Can Christians Have Doubts about God?

Every Christian has had doubts at some point in their Christian life. We’re all finite creatures. We don’t know everything. Sometimes we get things wrong. And this possibility can cause us to doubt our beliefs.

But this isn’t unique to Christians. Everyone has doubts. So the question isn’t really, “Can Christians have doubts?” but rather, “What should we do when doubts come?”

Doubts can be a good thing. They can cause us to look more closely at what we believe and why we believe it. For example, a Christian who is going through a period of suffering may not feel God’s presence in his or her life and may have some doubts about God’s existence. This forces that person to reflect on how he or she knows God is real. Is their belief in God only based upon emotions, or is it based upon evidence?

Our feelings about God’s immediate presence may come and go, but that doesn’t change the fact of the matter. Those who have good reasons for God—who He is and what He has done—can stand upon those bedrock convictions in times of doubt. This is because those convictions are based on firm evidence, not fickle emotions.

We see this play out in Scripture. As John the Baptist sat in prison for his faithfulness to God, he was afflicted with doubts about Jesus. In fact, John sends word to Jesus by his disciples and asks, “Are you the one who is to come, or shall we look for another?”

Remember, this is the same John who, at one time, leaped in his mother’s womb at the sound of Mary’s voice. This is the same John who confidently declared, “Behold, the Lamb of God who takes away the sin of the world!” This is the same John who baptized Jesus and heard the voice from Heaven say, “This is my beloved Son, with whom I am well pleased.”

But now John is sitting in a Roman prison, awaiting a probable execution, and he’s wondering if he got it all wrong. He spent his life proclaiming that the Messiah would come and burn up the chaff with unquenchable fire, but the chaff isn’t burning. They are partying. So John begins to doubt.

Now notice Jesus’s response to John’s disciples:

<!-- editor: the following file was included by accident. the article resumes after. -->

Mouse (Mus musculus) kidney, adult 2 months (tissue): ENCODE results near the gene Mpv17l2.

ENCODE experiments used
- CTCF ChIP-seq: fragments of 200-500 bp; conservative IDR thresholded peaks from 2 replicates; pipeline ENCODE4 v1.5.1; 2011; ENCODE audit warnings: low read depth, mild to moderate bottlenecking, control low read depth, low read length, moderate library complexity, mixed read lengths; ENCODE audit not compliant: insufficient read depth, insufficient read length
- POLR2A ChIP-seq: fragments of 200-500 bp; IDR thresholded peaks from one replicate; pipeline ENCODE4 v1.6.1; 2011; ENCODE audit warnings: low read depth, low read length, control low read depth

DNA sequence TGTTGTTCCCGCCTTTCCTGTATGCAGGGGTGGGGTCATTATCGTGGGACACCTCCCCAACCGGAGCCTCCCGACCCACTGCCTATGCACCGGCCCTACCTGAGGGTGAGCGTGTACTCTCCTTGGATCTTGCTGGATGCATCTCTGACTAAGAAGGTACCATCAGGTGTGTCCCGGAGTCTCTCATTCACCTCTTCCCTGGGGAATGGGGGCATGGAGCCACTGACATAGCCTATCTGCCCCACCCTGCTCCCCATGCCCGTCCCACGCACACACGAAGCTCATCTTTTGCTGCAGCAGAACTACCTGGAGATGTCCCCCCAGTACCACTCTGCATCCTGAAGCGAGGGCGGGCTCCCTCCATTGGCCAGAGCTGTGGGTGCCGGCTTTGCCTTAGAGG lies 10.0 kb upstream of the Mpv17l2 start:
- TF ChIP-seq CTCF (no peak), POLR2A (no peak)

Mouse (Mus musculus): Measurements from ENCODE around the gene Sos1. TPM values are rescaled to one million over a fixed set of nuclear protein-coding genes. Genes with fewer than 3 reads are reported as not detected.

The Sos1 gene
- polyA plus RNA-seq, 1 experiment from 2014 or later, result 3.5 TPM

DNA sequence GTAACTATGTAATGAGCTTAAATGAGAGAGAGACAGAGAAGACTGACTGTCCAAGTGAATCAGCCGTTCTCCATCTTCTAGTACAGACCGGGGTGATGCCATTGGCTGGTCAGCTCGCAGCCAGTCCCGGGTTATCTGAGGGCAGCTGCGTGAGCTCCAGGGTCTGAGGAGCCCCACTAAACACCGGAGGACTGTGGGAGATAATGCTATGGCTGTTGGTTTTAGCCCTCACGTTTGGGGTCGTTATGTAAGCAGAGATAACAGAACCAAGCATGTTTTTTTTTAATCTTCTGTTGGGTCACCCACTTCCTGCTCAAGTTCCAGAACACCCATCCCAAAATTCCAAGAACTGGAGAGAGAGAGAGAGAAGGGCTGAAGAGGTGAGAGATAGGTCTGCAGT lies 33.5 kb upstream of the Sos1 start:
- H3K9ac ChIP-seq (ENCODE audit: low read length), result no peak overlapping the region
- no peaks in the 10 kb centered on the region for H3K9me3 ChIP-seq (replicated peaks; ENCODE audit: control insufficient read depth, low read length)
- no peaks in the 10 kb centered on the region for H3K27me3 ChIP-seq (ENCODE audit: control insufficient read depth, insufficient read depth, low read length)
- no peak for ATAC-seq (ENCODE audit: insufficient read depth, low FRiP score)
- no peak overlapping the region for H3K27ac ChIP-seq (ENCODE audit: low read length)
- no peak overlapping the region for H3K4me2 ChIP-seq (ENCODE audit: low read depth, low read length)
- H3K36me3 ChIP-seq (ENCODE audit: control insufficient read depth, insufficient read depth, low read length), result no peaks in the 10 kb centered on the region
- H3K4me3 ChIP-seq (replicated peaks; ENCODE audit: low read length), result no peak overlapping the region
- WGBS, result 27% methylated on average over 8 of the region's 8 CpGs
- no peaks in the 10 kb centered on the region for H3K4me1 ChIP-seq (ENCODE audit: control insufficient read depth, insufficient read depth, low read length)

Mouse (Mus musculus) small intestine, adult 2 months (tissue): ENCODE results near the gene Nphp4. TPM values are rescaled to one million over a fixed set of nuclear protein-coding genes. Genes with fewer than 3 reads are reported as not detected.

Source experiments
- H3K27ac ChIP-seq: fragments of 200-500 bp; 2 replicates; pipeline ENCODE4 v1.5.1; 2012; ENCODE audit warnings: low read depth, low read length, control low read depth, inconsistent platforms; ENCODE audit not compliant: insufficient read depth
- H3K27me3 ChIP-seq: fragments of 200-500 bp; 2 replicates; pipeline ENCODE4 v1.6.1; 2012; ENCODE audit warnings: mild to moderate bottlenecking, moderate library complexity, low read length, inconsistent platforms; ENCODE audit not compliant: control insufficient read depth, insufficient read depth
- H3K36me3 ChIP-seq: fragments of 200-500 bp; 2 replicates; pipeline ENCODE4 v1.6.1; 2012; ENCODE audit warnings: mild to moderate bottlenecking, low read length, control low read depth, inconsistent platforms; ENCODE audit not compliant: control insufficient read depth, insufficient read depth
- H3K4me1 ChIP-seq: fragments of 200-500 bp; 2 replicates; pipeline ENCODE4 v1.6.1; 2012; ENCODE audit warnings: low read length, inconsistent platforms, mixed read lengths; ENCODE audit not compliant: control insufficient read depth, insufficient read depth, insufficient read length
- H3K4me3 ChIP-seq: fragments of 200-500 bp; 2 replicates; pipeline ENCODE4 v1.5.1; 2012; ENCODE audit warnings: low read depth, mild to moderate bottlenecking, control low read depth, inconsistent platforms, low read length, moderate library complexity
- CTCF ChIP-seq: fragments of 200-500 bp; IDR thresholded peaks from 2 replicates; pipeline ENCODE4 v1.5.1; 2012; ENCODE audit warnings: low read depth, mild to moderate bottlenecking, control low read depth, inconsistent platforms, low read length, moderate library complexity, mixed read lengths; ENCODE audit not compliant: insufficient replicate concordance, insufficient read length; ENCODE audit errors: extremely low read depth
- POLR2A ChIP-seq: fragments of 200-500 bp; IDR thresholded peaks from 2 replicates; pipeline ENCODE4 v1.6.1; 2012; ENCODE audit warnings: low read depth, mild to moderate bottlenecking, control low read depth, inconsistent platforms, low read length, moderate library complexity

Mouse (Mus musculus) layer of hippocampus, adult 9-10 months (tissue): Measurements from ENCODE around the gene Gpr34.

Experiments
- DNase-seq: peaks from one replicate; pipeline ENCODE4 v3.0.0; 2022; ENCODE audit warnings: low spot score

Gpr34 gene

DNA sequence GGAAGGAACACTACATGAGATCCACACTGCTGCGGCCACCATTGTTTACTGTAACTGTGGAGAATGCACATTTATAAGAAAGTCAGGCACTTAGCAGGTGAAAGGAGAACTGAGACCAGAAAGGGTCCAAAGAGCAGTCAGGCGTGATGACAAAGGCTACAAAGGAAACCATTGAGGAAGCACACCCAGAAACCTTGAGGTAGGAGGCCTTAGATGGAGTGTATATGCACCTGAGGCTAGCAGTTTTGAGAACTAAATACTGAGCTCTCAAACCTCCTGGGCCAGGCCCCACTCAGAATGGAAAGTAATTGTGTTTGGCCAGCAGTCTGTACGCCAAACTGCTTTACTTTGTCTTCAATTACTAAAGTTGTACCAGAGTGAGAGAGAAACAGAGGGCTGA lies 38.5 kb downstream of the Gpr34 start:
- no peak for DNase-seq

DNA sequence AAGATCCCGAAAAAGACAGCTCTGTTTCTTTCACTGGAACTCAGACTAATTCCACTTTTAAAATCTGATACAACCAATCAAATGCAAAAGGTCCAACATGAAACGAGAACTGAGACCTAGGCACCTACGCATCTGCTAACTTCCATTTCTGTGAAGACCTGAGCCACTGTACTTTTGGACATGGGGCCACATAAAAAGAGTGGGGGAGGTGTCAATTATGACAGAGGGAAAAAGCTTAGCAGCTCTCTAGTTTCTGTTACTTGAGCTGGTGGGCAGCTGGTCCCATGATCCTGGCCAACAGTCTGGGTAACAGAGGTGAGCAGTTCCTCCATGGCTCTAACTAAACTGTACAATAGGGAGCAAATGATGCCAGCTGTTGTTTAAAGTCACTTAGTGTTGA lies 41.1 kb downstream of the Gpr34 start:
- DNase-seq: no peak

And Jesus answered them, “Go and tell John what you hear and see: the blind receive their sight and the lame walk, lepers are cleansed and the deaf hear, and the dead are raised up, and the poor have good news preached to them.” (Matt. 11:4–5)

Jesus doesn’t tell John to look inside his heart for some subjective feeling. He doesn’t tell John to ignore his doubts and just blindly believe. Rather, Jesus points to objective evidence to substantiate who He is. The blind are seeing. The lame are walking. The deaf are hearing. In sum, Jesus tells him to believe based on the works He is doing.

Also notice that Jesus never scolds John for doubting. He doesn’t question his spiritually or call John a “bad” Christian. On the contrary, Jesus says, “Truly, I say to you, among those born of women there has arisen no one greater than John the Baptist” (Matt. 11:11). Remember, Jesus says this after John had wavered in his belief.

There are two practical takeaways for every Christian from this exchange between Jesus and John the Baptist. First, raise your doubts. Don’t suppress them; express them. Doubts that are left ignored and unanswered can drive you to despair. Instead, follow the example of John the Baptist and articulate your doubts.

Sometimes we can be ashamed to admit we have doubts, especially if we’re in positions of leadership in the church. Take heart. If the prophet John the Baptist can raise his doubts to Jesus, so can you.

Once you raise your doubts, don’t stop there.

Second, doubt your doubts. Try framing your doubts as a question, then search for good answers. More specifically, look for reasons to doubt your doubts. Not all doubts are equal. There are some doubts that stand up against tough scrutiny. As a result, these doubts require us to change our beliefs. However, there are other doubts that collapse under the weight of the evidence. This is what happened to John’s doubt. Jesus gave John good evidence—veridical miraculous deeds—to doubt his doubts.

Doubts will come. That’s a given. But this is not something Christians need to fear. Remember John and raise your doubts, then remember Jesus and doubt them.

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Tim Barnett

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